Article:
Employee Benefits After You Leave Your Job
It pays to learn as much as you can about these benefits before you move on to something new. In many cases, it’s harder to learn about your rights when you’ve already turned in your lanyard or equipment and lost your face-to-face access to HR.
Employee Benefits When You Leave a Job
Learn more about unemployment insurance, severance packages, giving notice, writing a resignation letter, health insurance, retirement plans, workers compensation, disability, references, and other potential benefits, so that you know what to ask before you go.
Quitting Your Job
Providing two weeks notice is customary. Even if your employer doesn't ask for notice, it is a good idea to offer it. Even though it's not easy, it is best to tell your boss in person. Try to remain positive since you may need a reference in the future. In some cases, you will need to resign in writing.
A well-written resignation letter can help you maintain a positive relationship with your old employer while paving the way for you to move on. Networking isn’t just something that happens at formal networking events. Keeping ties to your former colleagues will help you grow a robust network that will help you grow your career for years to come.
Getting fired can happen to the best of us. Sometimes there's a personality conflict. In other cases, the job can be difficult or there simply may not be a good match between you, the job, and/or the company.
Try not to take it personally. It doesn't mean that you are a failure. Rather, it means that you weren't meant to be doing this job. Many famously successful people were fired at some point in their career. This experience may lead you to better opportunities.
Managing a Lay-Off
If you’ve been laid off, you’re also in good company. By one estimate, 9 million American workers were laid off during the last recession. Depending on your industry and the economy, you can find yourself out of a job through no fault of your own.
But even when you know you didn’t do anything to cause your termination, losing your job is stressful. The best thing to do is to learn about the benefits you’re entitled to receive as a former employee. In addition to unemployment insurance, health insurance, and pension benefits, you may be offered a severance package. Companies aren’t obligated to provide severance pay; however, depending on circumstances, they may do so anyway.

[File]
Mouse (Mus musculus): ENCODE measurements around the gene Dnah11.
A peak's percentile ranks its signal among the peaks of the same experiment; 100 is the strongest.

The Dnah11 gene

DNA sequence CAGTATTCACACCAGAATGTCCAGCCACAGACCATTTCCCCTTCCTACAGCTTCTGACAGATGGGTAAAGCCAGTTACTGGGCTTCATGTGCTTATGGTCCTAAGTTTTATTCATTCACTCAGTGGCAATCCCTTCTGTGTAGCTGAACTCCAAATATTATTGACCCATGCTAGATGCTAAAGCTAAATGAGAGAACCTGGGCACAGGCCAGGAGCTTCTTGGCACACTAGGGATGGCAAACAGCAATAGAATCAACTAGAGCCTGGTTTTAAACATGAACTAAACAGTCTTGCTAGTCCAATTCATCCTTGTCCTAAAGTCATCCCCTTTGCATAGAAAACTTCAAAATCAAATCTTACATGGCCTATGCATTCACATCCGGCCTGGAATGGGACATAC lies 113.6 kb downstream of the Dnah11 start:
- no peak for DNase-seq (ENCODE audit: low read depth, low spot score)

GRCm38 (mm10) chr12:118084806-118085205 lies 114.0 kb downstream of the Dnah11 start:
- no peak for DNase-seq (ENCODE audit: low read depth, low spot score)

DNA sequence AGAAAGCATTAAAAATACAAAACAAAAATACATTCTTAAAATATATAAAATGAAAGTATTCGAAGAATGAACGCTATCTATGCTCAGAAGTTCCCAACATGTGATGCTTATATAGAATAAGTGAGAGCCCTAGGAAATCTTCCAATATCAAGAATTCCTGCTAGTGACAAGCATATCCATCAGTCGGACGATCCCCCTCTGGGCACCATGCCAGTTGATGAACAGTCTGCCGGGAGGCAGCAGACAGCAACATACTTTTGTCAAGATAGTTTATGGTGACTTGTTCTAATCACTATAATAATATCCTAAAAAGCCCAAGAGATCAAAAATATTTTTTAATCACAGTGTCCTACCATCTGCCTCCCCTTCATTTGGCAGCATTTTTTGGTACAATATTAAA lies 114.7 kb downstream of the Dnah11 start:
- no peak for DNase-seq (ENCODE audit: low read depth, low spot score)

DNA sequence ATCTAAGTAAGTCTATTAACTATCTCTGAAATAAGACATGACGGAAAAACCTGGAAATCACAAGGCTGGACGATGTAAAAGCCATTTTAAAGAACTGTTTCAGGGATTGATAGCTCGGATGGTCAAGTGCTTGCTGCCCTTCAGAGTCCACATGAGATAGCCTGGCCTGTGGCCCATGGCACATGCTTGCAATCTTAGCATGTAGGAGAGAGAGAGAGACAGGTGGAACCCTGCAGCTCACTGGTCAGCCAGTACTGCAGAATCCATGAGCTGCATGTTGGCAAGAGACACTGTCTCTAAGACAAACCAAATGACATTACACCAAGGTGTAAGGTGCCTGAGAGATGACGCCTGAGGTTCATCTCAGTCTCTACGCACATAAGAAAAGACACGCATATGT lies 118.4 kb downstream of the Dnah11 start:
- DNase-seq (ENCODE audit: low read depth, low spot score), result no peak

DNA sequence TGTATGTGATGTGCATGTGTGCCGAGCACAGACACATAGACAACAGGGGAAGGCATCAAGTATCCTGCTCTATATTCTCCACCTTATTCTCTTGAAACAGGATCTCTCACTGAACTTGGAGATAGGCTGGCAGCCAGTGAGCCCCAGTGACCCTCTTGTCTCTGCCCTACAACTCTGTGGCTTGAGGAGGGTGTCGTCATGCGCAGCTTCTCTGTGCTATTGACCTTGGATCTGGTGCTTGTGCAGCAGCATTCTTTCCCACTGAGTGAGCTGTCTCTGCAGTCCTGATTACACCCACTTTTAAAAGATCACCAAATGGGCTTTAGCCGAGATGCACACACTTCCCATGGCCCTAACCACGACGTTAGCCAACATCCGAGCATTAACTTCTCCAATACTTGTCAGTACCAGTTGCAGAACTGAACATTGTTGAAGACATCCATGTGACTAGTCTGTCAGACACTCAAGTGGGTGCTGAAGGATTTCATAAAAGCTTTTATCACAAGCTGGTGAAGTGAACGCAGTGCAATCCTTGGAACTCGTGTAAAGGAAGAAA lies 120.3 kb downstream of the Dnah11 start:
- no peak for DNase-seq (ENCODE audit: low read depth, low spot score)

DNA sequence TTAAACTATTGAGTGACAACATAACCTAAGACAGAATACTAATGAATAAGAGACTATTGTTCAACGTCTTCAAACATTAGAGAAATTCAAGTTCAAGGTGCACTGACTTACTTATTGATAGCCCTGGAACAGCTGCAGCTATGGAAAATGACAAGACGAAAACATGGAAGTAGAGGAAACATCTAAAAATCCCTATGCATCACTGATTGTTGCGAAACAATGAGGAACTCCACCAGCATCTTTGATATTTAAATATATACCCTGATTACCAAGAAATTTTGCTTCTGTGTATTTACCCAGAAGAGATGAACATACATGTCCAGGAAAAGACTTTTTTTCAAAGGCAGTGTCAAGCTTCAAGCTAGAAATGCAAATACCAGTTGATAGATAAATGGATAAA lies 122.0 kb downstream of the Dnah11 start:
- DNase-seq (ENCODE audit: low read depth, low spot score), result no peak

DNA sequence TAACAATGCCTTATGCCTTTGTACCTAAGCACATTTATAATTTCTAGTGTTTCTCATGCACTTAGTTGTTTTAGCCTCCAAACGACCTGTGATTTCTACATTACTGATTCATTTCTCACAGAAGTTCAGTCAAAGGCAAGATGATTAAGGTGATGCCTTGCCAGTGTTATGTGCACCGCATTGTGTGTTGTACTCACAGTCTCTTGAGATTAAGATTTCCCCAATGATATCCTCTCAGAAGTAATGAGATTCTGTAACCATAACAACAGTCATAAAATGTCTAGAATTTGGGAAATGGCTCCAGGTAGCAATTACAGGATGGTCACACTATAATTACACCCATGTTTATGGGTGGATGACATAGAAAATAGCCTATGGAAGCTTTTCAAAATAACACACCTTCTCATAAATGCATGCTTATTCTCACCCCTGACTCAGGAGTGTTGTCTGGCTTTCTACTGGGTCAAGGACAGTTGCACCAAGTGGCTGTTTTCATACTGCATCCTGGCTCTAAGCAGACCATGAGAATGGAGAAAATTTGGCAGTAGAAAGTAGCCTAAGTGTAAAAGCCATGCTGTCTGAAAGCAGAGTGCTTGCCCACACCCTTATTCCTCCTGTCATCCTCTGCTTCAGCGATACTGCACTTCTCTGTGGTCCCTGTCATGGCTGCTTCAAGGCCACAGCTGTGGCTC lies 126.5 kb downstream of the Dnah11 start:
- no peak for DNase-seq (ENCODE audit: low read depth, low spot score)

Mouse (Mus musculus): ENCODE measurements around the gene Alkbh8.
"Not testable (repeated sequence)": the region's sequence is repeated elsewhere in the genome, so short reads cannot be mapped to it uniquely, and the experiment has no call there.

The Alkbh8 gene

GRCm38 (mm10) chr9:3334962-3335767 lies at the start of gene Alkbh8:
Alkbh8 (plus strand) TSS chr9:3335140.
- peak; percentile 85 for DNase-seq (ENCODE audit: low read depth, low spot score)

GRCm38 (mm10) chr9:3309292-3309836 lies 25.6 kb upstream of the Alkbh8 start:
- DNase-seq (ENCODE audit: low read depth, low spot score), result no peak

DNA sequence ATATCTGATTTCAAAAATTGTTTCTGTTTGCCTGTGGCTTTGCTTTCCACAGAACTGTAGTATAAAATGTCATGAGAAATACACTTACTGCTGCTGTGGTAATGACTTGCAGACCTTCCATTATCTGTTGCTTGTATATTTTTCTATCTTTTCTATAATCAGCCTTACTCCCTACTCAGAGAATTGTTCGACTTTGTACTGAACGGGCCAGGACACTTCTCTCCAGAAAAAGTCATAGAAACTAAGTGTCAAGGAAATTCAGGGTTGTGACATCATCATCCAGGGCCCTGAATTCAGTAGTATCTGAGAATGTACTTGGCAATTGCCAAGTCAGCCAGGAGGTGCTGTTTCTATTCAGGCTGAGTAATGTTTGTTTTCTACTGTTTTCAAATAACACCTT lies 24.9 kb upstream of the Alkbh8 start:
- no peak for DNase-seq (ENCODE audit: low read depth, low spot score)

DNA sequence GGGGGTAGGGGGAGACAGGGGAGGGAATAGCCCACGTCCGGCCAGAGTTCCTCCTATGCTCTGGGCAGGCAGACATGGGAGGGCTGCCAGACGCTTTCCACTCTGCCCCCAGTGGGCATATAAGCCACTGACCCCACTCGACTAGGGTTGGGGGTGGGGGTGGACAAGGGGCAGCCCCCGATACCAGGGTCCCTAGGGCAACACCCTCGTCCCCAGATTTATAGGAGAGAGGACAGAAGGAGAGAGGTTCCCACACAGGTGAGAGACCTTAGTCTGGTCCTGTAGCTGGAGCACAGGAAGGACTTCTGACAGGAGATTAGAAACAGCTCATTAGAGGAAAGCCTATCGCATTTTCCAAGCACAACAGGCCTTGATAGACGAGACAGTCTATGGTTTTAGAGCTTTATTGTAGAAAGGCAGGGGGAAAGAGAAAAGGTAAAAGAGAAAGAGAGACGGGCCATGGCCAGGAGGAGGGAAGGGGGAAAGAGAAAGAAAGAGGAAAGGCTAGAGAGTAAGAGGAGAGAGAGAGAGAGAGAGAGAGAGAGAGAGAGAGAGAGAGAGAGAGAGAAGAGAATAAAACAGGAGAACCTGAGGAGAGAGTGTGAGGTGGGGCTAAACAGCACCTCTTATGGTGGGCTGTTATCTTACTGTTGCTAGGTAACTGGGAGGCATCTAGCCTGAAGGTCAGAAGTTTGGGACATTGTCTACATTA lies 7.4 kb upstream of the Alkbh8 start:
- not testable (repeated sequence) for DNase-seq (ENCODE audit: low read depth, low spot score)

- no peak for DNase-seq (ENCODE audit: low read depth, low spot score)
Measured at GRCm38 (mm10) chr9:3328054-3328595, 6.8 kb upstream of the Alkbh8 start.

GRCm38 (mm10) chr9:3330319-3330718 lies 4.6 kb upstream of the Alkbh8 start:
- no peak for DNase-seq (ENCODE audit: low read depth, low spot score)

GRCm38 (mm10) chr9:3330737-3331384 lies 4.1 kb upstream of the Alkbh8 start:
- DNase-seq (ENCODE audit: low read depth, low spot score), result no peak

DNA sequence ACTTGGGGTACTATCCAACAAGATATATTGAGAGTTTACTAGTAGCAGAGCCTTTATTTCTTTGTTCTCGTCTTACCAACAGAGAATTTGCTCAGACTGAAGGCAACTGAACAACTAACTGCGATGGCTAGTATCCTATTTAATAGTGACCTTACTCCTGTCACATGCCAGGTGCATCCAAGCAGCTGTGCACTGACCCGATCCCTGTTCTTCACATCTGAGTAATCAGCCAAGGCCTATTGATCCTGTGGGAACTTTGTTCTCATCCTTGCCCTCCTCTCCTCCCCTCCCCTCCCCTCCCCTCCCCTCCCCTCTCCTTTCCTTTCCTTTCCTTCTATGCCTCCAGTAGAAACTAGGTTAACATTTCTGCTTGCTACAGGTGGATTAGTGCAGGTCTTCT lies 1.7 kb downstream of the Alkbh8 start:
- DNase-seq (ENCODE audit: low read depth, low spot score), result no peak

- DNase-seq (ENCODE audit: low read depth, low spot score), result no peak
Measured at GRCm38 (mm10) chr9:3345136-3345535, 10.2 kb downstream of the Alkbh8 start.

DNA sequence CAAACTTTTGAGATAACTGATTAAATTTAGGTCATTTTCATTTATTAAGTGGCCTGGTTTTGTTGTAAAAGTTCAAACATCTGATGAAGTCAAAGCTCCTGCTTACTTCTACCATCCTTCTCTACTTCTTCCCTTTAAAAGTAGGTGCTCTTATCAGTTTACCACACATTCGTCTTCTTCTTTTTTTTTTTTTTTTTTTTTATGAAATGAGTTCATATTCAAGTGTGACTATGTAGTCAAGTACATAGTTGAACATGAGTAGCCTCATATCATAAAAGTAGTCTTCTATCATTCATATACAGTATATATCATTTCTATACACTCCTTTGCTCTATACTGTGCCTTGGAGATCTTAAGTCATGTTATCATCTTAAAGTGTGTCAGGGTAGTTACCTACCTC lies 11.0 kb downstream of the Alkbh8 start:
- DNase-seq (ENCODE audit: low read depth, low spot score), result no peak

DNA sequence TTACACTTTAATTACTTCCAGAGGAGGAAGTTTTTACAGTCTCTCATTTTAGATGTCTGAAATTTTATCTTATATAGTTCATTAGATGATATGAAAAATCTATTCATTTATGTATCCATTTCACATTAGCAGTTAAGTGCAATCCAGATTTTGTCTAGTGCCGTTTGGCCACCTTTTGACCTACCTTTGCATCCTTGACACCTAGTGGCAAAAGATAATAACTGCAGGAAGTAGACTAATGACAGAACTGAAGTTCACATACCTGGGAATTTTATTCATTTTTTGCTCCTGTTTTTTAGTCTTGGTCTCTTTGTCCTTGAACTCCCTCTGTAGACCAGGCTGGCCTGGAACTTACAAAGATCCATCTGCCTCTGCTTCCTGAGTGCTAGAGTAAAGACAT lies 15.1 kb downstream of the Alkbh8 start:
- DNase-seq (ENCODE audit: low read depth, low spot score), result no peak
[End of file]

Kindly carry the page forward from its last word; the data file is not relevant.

Before you leave your job, you will need to know what benefits you are eligible for. You are entitled to receive some benefits by law. Your employer may opt to provide additional benefits other than those mandated by state or federal law.
Ask about severance pay, accrued vacation, overtime and sick pay, pension benefits, and eligibility for unemployment insurance. Request information on the continuance of health and life insurance benefits. If you have any questions on what is offered, check with your State Department of Labor for clarification.
Don't wait to file for unemployment. The sooner you file, the sooner you will start receiving checks. Look up the details on where to file for unemployment, how to file, what you need, eligibility requirements, disqualifications, extended benefits, and more unemployment insurance information.
Health Insurance (COBRA)
Your employer, if the firm has over 20 employees, is mandated by law to offer health insurance coverage through Cobra to terminated employees for 18 months. You will need to pay for this coverage. In some cases, employers will pay for coverage for a limited time as part of a severance package.
Health Insurance (Obamacare)
The government’s Health Insurance Marketplace provides individuals a way to shop for coverage on their own, to see how individual and family plan prices compare to COBRA and decide which option is the best for you.
Pension and Retirement Plans
You may entitled to pension and retirement fund benefits after you terminate employment. If you are enrolled in a 401(k), profit sharing or another type of defined contribution plan, your plan may provide for a lump sum distribution of your retirement money when you leave the company. If you are a participant in a defined benefit plan, your benefits will begin at retirement age.
Having good references can be the clincher that gets you that new job. Here's how to request references and how to write them. Don't wait to ask for a reference. Whether you have been laid-off or resign, ask while your employer still knows who you are. If you have been fired, you may be able to ask a colleague for a reference.
Workers' Compensation and Disability Insurance
Are you unable to work because of an injury or illness? If so, you may be eligible to receive workers' compensation or disability benefits.
Find Out What Comes Next: Whether you leave voluntarily or after a termination, you may be entitled to benefits.
Get Information About Your Benefits: These benefits may include severance pay, health insurance, accrued vacation, overtime, sick pay, and retirement plans.
Companies Aren’t Obligated to Provide Severance: However, many employers will offer a package anyway.
Line Up References Before You Leave: Even if you’re fired or laid off, it pays to ask what your former employer will say about you to prospective employers in the future.
The information contained in this article is not legal advice and is not a substitute for such advice. State and federal laws change frequently, and the information in this article may not reflect your own state’s laws or the most recent changes to the law.
Marketplace.org. "Divided Decade: How the Financial Crisis Changed Jobs," Accessed Sept. 15, 2019.
U.S. Department of Labor. "Termination," Accessed Sept. 15, 2019.